User talk:Ottava Rima

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- Ottava Rima 19:30, 25 March 2010 (UTC)

Moulton's three-day trial research project[edit]

I have approached Moulton and I feel that it would be in the best interest of the community that Moulton participates in a three day trial ethics research project, as defined below. However, I believe that it would be best that Moulton devotes himself to this project, and that others refrain from responding directly to Moulton during this time. I would ask that if there are any developing problems or concerns, to contact me first, and I will discuss the issue. This will take place in my user space, and I ask that people please respect my user space in this way in order for this task to be completed.

At the end of the three days, I will establish a makeshift peer review process and welcome those to respond to Moulton's research project and to then discuss philosophical issues afterwards.

Day One: Definitions.

I would like you to define the following terms. Please limit your responses to two or three sentences each and no mention of specific users or actions that have taken place on Wikipedia/Wikiversity. Do not discuss their application at this time. Terms: Ethics (general), Ethics (research), Ethics (response), Ethics (editing), Civility, Discourse (general), Discourse (scholarly), Revert, BLP (ethical responsibility), Respect, Commitment.

Day Two: Application.

I would like you to come up with three answers for how to deal with each situation (without talking about particular individuals or past experiences): Someone edits other people's comments, Someone removes content, Someone follows another and attacks others, Someone responds aggressively to another, Two people constantly responding aggressively to each other. After this, apply the terms above and how they become involved in these situations.

Then answer these philosophical questions: When is blocking appropriate during an edit dispute? When is blocking appropriate during a fight between two editors? Is the individual greater than the community?

Day Three: Personal analysis.

For each of your situation's three responses, list two positives and two negatives to each of these responses. Weigh the pros and cons, especially considering how each would make you feel (integrity), make others feel (community), and what kinds of emotional problems could come out of each.

Then, try to come up with an alternate answer to each of the philosophical questions in which you think other people may hold (ones you may not agree with but you find perfectly acceptable).

Peer Review: When Moulton has completed this task, I will ask that the community then respond in a peer reviewed analysis. I will welcome each person to produce their own section without interaction with the other sections. This section will have a short response to the tasks of Day One, Day Two, and Day Three. After enough people have weighed in, I will open up a discuss on what other people's responses were, and focus on what people think are the positives and negatives of what Moulton has come up with, and how we can incorporate these ideas into our own understandings and habits to create a better system of interacting with others.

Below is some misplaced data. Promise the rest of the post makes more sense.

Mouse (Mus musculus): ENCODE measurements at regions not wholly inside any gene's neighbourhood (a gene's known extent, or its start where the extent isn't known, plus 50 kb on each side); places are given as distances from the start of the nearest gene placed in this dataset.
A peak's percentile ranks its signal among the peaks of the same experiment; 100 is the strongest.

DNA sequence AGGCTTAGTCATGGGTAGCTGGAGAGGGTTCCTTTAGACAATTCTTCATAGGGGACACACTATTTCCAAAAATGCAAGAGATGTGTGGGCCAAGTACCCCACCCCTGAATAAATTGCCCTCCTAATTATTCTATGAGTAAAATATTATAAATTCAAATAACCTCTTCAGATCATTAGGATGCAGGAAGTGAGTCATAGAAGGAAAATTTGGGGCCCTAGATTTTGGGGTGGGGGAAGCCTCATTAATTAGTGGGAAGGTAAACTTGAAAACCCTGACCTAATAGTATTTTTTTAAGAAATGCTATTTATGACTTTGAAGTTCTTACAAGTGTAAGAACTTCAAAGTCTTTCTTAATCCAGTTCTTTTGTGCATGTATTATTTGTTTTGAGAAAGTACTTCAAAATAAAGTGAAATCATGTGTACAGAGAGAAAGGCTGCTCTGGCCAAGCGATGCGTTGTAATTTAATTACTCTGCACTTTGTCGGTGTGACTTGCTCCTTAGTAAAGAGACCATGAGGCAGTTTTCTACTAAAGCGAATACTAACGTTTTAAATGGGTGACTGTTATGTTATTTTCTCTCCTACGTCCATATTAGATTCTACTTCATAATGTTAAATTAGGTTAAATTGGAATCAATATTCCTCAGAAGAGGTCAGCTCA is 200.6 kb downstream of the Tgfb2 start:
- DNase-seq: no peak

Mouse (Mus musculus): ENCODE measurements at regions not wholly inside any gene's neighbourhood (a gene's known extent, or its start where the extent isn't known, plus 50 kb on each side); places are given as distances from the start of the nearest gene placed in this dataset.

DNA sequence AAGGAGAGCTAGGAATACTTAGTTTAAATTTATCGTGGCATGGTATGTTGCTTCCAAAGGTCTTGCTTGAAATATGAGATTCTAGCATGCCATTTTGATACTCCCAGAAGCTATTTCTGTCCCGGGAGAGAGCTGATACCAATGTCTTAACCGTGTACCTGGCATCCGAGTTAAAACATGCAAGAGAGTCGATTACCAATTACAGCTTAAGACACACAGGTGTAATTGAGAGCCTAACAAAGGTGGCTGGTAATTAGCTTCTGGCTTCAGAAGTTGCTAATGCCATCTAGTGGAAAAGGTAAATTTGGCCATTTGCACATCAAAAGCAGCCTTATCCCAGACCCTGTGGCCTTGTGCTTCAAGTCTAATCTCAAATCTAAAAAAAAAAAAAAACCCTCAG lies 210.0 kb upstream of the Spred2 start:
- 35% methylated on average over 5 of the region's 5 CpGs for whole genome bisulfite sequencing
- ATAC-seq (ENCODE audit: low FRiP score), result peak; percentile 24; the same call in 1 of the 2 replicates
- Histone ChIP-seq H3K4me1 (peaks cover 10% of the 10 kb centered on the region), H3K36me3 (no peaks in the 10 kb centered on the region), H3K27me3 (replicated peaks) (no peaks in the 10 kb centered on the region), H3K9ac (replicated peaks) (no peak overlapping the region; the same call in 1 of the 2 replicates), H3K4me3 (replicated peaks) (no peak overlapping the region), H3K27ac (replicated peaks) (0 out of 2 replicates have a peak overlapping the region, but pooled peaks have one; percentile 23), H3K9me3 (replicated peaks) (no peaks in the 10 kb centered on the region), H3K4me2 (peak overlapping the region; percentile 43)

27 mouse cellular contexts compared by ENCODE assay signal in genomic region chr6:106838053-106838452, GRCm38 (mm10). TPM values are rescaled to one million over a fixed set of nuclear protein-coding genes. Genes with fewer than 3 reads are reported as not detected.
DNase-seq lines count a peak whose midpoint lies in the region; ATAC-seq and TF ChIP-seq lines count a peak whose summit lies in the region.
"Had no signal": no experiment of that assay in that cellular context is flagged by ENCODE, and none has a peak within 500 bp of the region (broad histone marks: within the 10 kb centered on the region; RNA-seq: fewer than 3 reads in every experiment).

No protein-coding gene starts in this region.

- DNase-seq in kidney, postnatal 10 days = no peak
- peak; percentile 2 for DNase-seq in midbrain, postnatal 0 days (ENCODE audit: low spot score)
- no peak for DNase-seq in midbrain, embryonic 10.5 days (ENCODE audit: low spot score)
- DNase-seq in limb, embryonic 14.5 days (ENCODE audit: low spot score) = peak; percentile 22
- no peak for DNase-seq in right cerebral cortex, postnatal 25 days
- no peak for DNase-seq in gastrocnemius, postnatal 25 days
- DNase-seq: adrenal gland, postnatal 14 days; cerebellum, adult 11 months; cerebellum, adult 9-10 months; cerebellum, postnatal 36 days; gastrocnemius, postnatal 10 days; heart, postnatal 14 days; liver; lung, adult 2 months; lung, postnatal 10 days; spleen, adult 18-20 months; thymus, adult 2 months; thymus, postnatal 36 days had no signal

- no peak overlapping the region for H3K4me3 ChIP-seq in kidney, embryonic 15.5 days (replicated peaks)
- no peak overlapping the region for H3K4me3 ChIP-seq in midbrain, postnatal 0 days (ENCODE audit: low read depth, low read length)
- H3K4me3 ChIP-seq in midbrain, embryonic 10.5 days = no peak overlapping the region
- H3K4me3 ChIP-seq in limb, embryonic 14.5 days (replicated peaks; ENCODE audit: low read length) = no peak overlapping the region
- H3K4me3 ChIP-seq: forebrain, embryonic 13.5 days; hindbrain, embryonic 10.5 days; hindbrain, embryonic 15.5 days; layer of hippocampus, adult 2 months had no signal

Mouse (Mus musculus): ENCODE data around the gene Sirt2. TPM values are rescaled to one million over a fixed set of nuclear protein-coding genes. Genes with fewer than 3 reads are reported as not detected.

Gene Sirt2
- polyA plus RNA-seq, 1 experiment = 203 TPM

I feel that this would be beneficial to Moulton and to the community, and that the structure will help us determine what kind of Peer Review system could work in the future. I had a few ideas on how to work out a Peer Review system, and this seemed to be the easiest to put together and try. Remember, this is in user space and not part of any official project right now. This is a trial process. Ottava Rima 17:36, 14 September 2008 (UTC)

Day One: Definitions[edit]

Definitions.

I would like you to define the following terms. Please limit your responses to two or three sentences each and no mention of specific users or actions that have taken place on Wikipedia/Wikiversity. Do not discuss their application at this time. Terms: Ethics (general), Ethics (research), Ethics (response), Ethics (editing), Civility, Discourse (general), Discourse (scholarly), Revert, BLP (ethical responsibility), Respect, Commitment.

Ethics. Ethics is a branch of Philosophy that seeks to develop best practices so as to maximize value and mininize harm. Examples of harm include harmful side effects (e.g. collateral damage), and long-term negative consequences that eventually swamp or undercut any short term gains.

Ethics in research. Ethics in research is a branch of applied ethics where the field of endeavor is research. The most important concern in ethics in research is research with living subjects (especially human subjects).

Ethics in responding to others. Ethics in responding to others in a community such as Wikiversity concerns the development of best practices in terms of one's operating point on Integrated Kohlberg-Gilligan Model. The primary thrust is to hone one's skills at ethical reasoning, which is an instance of Model-Based Reasoning.

Ethics in editing. Ethics in editing content in a site like Wikiversity is one of three pillars of good writing. The three pillars are Accuracy, Excellence, and Ethics. Ethics in writing seeks to maximize the beneficial value of the writing while minimizing any conceivable harm.

Civility. Civility is a cultural practice derived from Politeness Theory, which derives in turn from Facework Theory. The application of these ideas to online communities leads to insights on how best to build a civil community which minimizes undesirable conflict.

Discourse. Discourse is a process of social dialogue undertaken for some overarching objective, such as education, investigation, or group decision making.

Scholarly Discourse. Scholarly discourse is discourse for the purpose of scholarly review, investigation, research, or programs of education. In Wikiversity, the Colloquium is a venue of discourse.

Reversion. Reversion is the act of discarding an incremental change to a document, policy, or practice in favor of an earlier version of the same.

Ethical considerations of BLPs. Ethical considerations of BLPs (Biographies of Living Persons) pertain to the application of ethical principles in crafting biographical accounts of living persons, for publication in mass media such as Wikipedia.